Described by the Telegraph as the ultimate love letter to road cycling, The Road Book is proud to present The Armchair Series, showcasing in their own words what our customers most love about The Road Book and how it is a must for the discerning cycling nerd.
Jeff Holt (United States)
“The cycling nerd just could not sleep because his thoughts were way too deep, his mind had gone out for a stroll and fallen down the rabbit hole.” (with apologies to Lewis Carroll)
How do I use The Road Book…Simple…To avoid the Saturday morning ShopRite Group Ride. A ride I’ve done hundreds of times and not enjoyed once.
It’s the night before Opening Weekend. I’ve reviewed the Omloop Het Nieuwsblad pars course. I’ve checked the weather forecast in Ghent (50º F/SSW winds at 23 mph/Rain). What was the weather in 2019? Enter The Road Book (50º F/SW winds at 13mph/Rain & Clouds). 2018? (33º F/NE winds at 17mph/Cloudy)
Looking at the 2019 results, I start to wonder, did anyone finish in the top 10 at the Omloop and also at the following days Kuurne-Brussels-Kuurne. (Yves Lampaert (DQT)- 7th and 5th) Top 20 in both? (Bob Jungels (DQT) – 16th and 1st; Jens Keukeleire (LTS) – 11th and 7th; Niki Terpstra (TDE) – 20th and 3rd) And down the rabbit hole I go. For me, The Road Book doesn’t provide answers, rather it compels questions.
For instance, what other race is run on the same say as the Omloop? Answer, the Classic De L’Ardéche in Southern France. Won in 2019 by Lilian Calmejare. (Following a 3rd in 2018)
Does a good result at the Omloop translate to same at the Stradé Bianche one week later? In 2019 two riders were on the top 10 in both…Greg Van Avermaet (CCC) – 2nd and 4th and Alexey Lutsenko (AST) – 4th and 7th. In the top 20…Wout van Aert (TJV) – 13th and 3rd and Stefan Küng (GFC) – 18th and 15th.
This led to whether any of these 4 had a top finish in the mid-week Le Samyn prior to traveling to Italy….Nope.
Did any of the Omloop/KBK top 20 score a trifecta at Le Samyn? Yes, with Niki Terpstra scoring another podium in 3rd place.
The above mental socratic dialogue arose in my perusal of just four pages of this 900+ page tome.
While on the Stradé Bianche page, I had to read Ned Boulting’s fine account of that race. Notable (to me) was his mention of Geraint Thomas (SKY) debut on the gravel roads of Tuscany, where he finished 12th, 2:41 behind winner Julian Alaphillippe (DQS). As both Thomas and Alaphilippe had leading roles to play in the 2019 Tour de France, onto the July chapter of the book I turned. Describing the truncated Stage 20 as “an anti-climatic end to a vintage Tour”, the lone survivor from the breakaway, Vincezo Nibali (TBM), with “nous and bravado, he held off the GC race to win by a slither of a margin”. How I wish my own riding could be described as containing “nous and bravado”.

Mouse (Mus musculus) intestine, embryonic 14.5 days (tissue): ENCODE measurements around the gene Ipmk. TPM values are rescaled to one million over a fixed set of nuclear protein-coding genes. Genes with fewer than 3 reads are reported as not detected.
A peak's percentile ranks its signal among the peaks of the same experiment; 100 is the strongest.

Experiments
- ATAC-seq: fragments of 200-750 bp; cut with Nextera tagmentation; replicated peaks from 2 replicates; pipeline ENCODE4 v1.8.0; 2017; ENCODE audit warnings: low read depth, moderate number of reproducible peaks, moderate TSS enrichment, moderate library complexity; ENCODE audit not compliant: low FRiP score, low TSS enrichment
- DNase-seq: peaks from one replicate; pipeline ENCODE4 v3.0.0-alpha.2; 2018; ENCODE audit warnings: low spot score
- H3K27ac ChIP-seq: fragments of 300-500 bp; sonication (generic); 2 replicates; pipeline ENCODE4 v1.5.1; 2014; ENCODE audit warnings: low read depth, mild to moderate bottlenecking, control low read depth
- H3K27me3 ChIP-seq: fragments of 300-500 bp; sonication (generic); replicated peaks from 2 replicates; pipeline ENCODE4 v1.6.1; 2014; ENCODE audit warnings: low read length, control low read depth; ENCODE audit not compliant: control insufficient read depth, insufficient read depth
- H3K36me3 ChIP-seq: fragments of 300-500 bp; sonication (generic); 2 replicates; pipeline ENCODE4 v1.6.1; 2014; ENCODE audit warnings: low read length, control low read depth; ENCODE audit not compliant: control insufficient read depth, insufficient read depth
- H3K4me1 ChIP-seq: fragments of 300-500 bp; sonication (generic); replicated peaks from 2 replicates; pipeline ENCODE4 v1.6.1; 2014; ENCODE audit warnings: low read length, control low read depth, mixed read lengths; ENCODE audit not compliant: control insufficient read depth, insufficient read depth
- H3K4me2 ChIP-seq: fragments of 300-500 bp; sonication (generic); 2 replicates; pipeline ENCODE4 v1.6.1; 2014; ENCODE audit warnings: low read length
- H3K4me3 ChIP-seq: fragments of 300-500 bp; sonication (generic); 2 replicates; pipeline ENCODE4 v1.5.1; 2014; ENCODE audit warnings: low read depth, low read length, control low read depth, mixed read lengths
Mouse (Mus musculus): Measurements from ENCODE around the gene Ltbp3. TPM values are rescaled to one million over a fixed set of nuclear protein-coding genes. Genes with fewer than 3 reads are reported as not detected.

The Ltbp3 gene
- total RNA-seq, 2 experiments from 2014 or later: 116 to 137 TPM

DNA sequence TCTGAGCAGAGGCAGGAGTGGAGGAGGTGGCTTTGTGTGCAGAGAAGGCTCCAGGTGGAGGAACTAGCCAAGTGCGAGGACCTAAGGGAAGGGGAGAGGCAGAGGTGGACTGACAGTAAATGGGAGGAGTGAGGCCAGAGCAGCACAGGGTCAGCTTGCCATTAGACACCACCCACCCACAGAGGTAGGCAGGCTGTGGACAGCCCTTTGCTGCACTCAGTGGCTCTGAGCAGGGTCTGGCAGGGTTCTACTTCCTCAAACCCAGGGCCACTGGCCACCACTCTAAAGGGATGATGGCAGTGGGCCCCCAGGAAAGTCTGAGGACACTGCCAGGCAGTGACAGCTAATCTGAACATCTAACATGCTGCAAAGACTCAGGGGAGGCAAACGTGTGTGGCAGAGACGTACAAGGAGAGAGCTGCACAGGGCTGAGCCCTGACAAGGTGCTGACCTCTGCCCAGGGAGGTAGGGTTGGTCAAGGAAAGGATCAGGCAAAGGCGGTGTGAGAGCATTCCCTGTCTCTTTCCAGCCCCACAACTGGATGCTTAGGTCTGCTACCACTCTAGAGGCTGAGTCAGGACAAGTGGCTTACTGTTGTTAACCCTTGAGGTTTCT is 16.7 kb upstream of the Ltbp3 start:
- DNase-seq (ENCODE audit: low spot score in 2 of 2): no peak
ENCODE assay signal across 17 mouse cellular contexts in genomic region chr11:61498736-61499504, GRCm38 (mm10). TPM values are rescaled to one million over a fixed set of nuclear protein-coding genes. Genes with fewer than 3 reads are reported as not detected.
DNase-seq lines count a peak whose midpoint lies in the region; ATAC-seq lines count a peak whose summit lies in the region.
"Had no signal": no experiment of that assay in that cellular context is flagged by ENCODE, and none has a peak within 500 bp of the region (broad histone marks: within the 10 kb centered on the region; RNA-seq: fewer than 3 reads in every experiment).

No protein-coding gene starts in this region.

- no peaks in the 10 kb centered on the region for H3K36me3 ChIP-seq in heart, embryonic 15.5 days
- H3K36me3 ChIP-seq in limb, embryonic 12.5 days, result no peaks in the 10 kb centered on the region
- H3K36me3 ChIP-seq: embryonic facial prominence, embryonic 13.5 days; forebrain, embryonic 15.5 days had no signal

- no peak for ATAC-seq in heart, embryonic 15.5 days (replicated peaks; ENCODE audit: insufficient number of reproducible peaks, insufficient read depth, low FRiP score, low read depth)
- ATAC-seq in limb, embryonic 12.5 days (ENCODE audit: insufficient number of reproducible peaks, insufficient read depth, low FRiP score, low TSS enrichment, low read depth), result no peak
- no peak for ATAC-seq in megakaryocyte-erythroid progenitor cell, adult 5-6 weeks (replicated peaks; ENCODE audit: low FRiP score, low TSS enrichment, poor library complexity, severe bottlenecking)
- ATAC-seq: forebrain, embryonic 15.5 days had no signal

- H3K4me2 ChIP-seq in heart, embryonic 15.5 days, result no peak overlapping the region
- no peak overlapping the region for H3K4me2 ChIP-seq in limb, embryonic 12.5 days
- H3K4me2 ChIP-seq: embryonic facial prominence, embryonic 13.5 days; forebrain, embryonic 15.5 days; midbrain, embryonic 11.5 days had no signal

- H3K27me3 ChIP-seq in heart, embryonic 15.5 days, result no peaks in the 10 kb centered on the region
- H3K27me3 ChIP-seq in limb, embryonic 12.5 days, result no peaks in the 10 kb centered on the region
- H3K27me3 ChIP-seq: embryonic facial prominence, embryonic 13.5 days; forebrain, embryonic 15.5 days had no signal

The addition of trivia footnotes in 2019 further provides incentive for random exploration. (Greg Van Avermaet has been on the Omloop podium 4 of the last 6 years) Random page turning for these nuggets reveals:
* The first 11 stages of the Giro D’Italia were won by riders under age 30. (Adding emphasis to the theme of the 2019 racing season)
* Julian Alaphillippe’s stage 13 TT win at the Tour was a first for a French rider since Laurent Fignon in 1984.
* The gap between 1st and 3rd in the final GC at the Tour was the smallest in history.
* Phillippe Gilbert’s stage 12 win at the Vuelta A España was his 10th grand tour stage win. (Surprising given the breadth of his career and his palmarés)
* Only one rider in history (Felice Gimondi) has won Paris-Roubaix in fewer starts then Gilbert in his 3rd ride on the Hell of the North.
Inevitably, my intended brief sojourn with The Road Book turns into a marathon session of asking questions, finding answers and exploring the nuances of the cycling season. It is a journey with neither a clear destination nor finish. This results in a loss of sleep and a late wake-up on Saturday morning….providing the perfect excuse to avoid the butt kicking I certainly would endure and arguably deserve. Thank you The Road Book!